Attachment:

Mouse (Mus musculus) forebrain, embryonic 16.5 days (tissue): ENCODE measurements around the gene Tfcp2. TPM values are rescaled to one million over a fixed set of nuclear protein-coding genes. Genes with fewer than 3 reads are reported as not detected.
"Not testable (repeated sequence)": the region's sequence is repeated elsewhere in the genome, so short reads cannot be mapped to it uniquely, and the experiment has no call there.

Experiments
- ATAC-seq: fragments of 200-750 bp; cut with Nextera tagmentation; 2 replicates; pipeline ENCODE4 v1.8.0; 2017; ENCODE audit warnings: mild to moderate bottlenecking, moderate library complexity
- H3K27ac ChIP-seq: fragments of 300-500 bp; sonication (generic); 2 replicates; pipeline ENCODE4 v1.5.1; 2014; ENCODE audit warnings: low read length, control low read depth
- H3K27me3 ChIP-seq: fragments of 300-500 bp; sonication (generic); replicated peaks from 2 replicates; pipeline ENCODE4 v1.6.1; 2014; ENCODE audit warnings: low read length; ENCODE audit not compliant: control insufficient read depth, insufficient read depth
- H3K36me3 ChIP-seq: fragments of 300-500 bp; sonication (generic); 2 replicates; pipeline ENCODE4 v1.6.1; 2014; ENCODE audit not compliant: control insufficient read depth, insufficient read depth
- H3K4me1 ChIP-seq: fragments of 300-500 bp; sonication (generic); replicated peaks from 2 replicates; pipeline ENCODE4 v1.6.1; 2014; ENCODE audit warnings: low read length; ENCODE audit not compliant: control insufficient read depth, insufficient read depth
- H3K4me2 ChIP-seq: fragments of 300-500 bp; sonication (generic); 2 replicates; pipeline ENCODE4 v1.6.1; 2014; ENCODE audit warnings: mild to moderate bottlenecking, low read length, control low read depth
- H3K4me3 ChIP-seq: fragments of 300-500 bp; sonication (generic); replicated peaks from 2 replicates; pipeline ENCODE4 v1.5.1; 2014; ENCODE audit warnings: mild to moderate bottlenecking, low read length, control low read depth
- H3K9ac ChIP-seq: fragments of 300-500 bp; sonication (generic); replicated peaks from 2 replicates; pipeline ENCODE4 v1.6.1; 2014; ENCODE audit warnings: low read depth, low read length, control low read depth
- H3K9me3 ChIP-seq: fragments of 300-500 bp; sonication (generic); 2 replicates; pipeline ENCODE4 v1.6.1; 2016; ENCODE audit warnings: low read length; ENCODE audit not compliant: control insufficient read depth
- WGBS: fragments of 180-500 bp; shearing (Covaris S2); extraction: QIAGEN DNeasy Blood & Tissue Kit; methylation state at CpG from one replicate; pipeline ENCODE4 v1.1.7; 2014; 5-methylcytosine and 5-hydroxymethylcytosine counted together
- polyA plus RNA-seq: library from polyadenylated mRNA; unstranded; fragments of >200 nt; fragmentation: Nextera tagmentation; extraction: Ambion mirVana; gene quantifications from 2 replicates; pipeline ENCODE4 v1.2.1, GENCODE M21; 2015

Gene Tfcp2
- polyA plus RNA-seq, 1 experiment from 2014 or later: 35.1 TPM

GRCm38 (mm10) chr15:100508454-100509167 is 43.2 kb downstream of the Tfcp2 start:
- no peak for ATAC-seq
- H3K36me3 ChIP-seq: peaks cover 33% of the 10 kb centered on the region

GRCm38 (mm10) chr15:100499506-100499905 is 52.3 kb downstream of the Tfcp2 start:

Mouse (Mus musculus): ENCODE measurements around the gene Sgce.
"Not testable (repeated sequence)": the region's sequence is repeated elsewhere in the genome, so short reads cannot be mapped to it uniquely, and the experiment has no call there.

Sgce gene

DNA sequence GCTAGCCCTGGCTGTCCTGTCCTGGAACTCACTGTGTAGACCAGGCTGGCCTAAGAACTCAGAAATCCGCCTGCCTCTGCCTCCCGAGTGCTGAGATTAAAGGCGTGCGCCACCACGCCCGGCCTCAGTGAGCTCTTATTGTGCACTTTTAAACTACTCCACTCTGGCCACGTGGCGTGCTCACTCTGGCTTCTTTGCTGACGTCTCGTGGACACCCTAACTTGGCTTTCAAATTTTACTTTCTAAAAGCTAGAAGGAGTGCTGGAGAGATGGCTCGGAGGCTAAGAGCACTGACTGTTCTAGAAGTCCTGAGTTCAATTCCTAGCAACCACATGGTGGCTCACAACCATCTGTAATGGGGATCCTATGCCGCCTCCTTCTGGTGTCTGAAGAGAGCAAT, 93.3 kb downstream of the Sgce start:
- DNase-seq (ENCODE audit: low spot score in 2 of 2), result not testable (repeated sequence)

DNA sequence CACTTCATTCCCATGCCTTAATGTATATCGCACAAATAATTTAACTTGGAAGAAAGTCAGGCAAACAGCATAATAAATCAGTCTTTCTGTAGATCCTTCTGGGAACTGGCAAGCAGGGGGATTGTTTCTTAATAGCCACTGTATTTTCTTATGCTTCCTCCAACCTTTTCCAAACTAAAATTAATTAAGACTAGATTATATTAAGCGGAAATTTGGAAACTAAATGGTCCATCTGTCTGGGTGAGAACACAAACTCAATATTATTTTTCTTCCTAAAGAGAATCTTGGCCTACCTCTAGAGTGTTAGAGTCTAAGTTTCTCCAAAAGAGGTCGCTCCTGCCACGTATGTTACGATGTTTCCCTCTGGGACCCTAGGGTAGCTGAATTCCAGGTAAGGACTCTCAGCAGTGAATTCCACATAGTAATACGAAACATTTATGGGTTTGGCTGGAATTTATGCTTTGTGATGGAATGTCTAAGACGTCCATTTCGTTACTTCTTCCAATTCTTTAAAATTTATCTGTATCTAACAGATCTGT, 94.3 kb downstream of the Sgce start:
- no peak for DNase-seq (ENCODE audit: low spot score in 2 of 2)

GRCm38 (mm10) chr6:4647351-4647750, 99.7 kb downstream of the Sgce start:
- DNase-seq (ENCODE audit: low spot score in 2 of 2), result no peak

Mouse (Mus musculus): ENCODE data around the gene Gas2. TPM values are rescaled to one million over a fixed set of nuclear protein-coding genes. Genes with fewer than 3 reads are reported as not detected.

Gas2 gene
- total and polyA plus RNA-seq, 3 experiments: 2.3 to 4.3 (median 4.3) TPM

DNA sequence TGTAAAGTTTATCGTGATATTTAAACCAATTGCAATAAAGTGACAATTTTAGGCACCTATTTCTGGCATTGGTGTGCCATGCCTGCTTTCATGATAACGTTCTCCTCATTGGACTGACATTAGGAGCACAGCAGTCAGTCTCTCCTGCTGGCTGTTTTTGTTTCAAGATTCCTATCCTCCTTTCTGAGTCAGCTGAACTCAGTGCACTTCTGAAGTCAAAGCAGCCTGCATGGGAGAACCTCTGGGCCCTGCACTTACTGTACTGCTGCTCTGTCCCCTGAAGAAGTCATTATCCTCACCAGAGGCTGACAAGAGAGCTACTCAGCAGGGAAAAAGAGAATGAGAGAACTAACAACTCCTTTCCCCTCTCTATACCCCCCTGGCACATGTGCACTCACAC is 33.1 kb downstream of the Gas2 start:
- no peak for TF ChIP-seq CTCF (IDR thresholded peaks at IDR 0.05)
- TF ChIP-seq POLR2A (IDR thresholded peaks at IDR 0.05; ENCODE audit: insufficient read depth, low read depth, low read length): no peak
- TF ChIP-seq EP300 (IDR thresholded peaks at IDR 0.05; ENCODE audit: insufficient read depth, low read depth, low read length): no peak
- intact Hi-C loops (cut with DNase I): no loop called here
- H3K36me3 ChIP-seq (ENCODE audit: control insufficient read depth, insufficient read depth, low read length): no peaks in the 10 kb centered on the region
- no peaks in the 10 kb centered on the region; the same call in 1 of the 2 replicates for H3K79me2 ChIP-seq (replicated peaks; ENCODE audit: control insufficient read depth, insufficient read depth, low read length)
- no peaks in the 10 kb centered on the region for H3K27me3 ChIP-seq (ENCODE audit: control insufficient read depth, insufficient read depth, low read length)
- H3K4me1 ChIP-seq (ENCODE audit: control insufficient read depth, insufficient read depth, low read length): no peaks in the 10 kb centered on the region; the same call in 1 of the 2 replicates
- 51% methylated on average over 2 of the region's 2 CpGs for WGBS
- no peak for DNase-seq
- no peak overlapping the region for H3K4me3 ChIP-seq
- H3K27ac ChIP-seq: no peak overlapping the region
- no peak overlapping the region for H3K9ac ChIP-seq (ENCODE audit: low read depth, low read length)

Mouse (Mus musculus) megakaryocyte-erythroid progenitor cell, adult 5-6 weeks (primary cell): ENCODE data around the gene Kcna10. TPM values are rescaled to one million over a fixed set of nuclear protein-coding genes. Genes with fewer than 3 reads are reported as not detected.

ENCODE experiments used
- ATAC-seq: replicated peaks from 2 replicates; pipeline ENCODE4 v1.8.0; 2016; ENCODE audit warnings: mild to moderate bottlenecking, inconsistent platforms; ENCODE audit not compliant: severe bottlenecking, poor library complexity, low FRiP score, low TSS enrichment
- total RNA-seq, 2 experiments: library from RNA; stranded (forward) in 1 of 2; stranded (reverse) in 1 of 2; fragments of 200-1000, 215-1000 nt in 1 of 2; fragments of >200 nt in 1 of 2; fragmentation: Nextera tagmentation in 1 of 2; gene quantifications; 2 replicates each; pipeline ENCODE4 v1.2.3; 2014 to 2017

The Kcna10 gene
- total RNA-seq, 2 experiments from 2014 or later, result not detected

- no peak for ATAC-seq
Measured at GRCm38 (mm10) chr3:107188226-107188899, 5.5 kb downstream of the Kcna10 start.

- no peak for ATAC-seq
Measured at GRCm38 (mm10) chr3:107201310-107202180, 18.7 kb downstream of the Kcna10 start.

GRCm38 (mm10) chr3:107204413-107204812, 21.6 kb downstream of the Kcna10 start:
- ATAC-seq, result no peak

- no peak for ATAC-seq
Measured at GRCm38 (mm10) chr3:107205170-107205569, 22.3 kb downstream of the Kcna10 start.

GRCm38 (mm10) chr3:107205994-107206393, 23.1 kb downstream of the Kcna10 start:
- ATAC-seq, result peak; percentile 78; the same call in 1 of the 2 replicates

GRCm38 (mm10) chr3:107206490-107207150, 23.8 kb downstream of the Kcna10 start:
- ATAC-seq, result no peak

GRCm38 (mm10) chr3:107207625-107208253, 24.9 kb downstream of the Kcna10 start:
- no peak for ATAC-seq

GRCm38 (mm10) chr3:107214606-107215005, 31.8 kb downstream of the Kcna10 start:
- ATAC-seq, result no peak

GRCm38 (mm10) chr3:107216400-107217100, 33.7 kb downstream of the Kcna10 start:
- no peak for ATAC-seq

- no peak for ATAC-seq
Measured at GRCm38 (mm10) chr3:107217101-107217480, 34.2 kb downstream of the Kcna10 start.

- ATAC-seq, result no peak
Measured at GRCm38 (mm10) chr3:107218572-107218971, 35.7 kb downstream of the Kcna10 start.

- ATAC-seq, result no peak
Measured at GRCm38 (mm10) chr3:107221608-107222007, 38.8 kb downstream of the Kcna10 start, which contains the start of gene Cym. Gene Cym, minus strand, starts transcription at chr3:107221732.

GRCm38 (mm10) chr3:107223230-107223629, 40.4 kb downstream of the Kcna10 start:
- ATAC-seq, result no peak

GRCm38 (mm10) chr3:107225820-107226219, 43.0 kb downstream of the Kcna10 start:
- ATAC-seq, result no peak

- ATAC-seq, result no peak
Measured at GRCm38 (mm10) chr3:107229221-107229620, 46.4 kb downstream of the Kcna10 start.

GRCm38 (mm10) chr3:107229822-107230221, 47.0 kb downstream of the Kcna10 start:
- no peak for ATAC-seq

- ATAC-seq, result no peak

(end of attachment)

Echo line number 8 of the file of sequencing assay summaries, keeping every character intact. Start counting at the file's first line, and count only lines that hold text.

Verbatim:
- H3K4me1 ChIP-seq: fragments of 300-500 bp; sonication (generic); replicated peaks from 2 replicates; pipeline ENCODE4 v1.6.1; 2014; ENCODE audit warnings: low read length; ENCODE audit not compliant: control insufficient read depth, insufficient read depth